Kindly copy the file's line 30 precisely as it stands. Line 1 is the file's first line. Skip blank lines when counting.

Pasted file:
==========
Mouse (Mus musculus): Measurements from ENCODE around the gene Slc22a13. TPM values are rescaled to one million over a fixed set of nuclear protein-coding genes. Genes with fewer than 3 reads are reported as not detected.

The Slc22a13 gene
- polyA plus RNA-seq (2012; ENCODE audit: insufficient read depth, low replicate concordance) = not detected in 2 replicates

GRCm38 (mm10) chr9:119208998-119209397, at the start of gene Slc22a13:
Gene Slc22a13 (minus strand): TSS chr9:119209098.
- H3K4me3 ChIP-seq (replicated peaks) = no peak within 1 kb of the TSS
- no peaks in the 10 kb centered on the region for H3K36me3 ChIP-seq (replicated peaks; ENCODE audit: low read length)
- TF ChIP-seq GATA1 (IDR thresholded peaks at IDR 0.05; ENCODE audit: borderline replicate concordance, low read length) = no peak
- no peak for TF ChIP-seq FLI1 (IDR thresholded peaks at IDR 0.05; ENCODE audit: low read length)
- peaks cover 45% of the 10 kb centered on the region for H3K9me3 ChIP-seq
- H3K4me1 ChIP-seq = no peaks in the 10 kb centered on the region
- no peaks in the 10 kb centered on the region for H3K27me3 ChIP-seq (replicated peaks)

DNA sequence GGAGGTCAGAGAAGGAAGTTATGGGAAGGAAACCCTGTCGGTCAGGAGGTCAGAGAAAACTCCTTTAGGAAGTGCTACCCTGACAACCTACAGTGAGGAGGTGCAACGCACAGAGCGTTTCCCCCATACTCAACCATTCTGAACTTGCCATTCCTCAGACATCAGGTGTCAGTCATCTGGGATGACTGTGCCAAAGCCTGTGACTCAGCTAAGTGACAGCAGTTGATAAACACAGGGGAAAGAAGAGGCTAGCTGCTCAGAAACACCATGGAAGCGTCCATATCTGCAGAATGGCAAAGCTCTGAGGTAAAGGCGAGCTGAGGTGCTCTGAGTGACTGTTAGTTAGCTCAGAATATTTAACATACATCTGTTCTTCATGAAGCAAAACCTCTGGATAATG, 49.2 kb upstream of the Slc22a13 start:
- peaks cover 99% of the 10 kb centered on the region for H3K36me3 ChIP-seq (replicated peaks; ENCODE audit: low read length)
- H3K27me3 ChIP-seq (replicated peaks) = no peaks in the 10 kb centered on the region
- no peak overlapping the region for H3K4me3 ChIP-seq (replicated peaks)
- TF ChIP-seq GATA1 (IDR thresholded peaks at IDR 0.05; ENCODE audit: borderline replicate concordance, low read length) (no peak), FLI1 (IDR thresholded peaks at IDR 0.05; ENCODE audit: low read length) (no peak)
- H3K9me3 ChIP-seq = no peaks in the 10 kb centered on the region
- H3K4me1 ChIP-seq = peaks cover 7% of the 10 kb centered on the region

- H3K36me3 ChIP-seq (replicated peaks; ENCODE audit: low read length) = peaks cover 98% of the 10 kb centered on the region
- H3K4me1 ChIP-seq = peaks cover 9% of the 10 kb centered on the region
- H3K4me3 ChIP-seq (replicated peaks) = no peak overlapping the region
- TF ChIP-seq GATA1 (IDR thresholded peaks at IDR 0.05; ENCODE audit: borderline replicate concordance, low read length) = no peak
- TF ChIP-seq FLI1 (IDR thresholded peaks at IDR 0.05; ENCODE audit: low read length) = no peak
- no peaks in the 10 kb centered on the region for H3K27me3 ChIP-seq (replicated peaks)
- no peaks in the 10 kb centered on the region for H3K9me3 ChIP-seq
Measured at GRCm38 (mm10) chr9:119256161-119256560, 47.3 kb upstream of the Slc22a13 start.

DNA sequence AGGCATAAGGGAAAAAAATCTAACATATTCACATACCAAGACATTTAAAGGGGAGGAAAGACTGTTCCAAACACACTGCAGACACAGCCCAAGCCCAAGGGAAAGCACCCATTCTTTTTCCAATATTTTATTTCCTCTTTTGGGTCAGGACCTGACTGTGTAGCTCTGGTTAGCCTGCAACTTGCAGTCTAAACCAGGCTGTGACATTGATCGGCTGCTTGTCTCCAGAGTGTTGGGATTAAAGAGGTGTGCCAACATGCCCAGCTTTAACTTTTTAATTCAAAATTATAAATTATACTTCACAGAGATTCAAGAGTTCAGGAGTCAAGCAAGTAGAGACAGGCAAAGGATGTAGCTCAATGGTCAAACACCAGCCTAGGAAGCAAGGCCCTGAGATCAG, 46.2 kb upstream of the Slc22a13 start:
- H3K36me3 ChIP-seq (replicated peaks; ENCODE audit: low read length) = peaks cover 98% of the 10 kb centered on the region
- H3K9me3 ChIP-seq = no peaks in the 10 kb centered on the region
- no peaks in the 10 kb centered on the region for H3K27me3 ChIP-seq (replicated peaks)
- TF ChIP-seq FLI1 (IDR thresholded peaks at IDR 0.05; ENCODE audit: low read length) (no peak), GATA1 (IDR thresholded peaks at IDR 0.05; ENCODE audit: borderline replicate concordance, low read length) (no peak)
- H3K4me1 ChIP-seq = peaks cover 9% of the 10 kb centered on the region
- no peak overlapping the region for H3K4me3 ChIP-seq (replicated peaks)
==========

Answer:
- H3K9me3 ChIP-seq = no peaks in the 10 kb centered on the region